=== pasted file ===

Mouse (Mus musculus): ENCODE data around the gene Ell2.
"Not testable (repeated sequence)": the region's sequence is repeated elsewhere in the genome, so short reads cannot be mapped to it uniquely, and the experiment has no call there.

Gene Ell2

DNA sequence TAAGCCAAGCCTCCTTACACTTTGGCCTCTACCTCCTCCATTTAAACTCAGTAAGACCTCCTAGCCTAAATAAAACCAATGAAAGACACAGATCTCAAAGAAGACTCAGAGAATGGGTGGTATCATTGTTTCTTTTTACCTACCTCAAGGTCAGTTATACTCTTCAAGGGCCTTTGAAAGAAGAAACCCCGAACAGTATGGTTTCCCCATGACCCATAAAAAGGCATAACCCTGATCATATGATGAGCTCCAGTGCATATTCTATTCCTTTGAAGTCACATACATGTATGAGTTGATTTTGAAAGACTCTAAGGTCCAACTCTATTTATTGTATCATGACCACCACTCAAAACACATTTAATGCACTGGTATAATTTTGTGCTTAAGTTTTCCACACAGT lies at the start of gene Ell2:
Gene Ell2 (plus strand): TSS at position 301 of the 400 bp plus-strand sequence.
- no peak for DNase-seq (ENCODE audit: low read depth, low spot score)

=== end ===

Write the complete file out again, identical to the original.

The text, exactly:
Mouse (Mus musculus): ENCODE data around the gene Ell2.
"Not testable (repeated sequence)": the region's sequence is repeated elsewhere in the genome, so short reads cannot be mapped to it uniquely, and the experiment has no call there.

Gene Ell2

DNA sequence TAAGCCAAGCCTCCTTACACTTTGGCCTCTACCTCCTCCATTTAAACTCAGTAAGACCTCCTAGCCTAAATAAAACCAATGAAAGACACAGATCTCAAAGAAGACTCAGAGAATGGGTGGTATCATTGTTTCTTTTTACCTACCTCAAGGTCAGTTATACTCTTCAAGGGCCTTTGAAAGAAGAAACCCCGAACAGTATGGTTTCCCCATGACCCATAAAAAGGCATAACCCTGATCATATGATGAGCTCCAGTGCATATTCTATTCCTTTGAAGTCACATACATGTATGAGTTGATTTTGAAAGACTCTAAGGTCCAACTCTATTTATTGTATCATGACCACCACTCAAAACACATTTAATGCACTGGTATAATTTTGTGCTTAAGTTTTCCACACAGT lies at the start of gene Ell2:
Gene Ell2 (plus strand): TSS at position 301 of the 400 bp plus-strand sequence.
- no peak for DNase-seq (ENCODE audit: low read depth, low spot score)